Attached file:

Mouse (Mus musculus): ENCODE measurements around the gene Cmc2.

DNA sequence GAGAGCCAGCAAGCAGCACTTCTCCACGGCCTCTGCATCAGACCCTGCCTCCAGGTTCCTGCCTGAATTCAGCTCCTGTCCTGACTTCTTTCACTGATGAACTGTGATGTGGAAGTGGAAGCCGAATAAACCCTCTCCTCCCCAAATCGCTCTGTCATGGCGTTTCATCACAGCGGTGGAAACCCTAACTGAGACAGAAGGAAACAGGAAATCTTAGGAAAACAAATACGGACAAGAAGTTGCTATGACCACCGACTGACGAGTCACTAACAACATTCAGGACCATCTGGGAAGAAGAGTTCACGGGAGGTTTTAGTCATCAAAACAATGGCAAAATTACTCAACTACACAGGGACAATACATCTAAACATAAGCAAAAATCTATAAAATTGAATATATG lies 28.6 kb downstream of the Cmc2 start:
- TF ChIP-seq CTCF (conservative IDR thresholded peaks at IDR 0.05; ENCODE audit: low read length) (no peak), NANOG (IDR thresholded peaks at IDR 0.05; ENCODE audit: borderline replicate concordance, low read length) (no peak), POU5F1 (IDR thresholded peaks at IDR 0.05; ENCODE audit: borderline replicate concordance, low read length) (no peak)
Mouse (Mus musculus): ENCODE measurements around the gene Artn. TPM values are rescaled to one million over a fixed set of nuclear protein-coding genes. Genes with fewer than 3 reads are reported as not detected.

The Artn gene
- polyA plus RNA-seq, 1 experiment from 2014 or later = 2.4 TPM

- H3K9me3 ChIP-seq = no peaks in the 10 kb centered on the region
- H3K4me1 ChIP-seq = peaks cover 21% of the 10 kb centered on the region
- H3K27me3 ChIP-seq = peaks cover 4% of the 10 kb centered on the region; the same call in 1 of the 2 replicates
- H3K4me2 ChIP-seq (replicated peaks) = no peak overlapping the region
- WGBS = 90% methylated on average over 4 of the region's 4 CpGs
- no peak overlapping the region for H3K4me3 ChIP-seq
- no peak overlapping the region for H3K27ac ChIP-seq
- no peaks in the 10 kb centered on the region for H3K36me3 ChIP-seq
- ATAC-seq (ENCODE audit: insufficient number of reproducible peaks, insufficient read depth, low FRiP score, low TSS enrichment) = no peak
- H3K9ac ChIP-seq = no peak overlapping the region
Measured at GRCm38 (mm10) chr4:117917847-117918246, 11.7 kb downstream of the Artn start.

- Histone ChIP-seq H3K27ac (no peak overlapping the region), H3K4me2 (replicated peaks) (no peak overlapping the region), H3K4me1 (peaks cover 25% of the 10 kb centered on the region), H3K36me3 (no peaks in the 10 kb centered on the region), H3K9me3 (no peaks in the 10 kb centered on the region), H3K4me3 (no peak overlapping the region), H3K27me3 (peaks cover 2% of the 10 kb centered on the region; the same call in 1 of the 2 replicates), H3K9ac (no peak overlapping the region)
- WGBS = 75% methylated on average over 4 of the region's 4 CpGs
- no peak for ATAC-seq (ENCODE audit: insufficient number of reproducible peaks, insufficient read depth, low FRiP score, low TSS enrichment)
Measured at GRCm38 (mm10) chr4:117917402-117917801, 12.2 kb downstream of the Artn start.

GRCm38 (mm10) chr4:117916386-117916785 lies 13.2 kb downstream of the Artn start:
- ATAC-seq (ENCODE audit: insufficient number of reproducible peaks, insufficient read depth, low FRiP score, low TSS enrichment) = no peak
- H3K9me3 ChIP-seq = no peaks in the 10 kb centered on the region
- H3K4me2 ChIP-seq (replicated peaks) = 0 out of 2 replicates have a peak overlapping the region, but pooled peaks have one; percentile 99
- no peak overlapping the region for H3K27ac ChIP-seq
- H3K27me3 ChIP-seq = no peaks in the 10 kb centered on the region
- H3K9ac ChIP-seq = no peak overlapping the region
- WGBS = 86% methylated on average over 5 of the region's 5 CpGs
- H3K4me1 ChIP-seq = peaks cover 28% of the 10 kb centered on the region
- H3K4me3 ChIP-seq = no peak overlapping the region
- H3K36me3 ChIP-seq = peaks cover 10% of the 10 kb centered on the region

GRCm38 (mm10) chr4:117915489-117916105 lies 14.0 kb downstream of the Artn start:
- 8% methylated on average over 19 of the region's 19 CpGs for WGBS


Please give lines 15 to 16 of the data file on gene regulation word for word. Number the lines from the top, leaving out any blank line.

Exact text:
- ATAC-seq (ENCODE audit: insufficient number of reproducible peaks, insufficient read depth, low FRiP score, low TSS enrichment) = no peak
- H3K9ac ChIP-seq = no peak overlapping the region